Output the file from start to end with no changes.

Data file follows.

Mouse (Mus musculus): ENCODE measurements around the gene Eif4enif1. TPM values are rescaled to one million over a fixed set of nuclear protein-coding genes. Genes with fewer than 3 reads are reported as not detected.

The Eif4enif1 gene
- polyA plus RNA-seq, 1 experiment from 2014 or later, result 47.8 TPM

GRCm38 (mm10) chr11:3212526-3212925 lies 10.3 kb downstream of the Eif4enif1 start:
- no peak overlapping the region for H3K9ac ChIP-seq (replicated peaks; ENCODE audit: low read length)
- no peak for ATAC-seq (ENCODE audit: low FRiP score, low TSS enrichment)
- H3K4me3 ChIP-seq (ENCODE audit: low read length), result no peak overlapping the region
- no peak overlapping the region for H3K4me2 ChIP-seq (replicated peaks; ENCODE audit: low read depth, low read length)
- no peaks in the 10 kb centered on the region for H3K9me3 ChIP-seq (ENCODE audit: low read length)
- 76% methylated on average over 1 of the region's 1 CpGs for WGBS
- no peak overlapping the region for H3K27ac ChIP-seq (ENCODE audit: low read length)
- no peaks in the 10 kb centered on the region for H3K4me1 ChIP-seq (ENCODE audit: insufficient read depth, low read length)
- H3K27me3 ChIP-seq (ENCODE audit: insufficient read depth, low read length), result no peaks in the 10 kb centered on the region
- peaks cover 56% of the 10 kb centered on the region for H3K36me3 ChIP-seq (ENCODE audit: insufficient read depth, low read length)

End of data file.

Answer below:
Mouse (Mus musculus): ENCODE measurements around the gene Eif4enif1. TPM values are rescaled to one million over a fixed set of nuclear protein-coding genes. Genes with fewer than 3 reads are reported as not detected.

The Eif4enif1 gene
- polyA plus RNA-seq, 1 experiment from 2014 or later, result 47.8 TPM

GRCm38 (mm10) chr11:3212526-3212925 lies 10.3 kb downstream of the Eif4enif1 start:
- no peak overlapping the region for H3K9ac ChIP-seq (replicated peaks; ENCODE audit: low read length)
- no peak for ATAC-seq (ENCODE audit: low FRiP score, low TSS enrichment)
- H3K4me3 ChIP-seq (ENCODE audit: low read length), result no peak overlapping the region
- no peak overlapping the region for H3K4me2 ChIP-seq (replicated peaks; ENCODE audit: low read depth, low read length)
- no peaks in the 10 kb centered on the region for H3K9me3 ChIP-seq (ENCODE audit: low read length)
- 76% methylated on average over 1 of the region's 1 CpGs for WGBS
- no peak overlapping the region for H3K27ac ChIP-seq (ENCODE audit: low read length)
- no peaks in the 10 kb centered on the region for H3K4me1 ChIP-seq (ENCODE audit: insufficient read depth, low read length)
- H3K27me3 ChIP-seq (ENCODE audit: insufficient read depth, low read length), result no peaks in the 10 kb centered on the region
- peaks cover 56% of the 10 kb centered on the region for H3K36me3 ChIP-seq (ENCODE audit: insufficient read depth, low read length)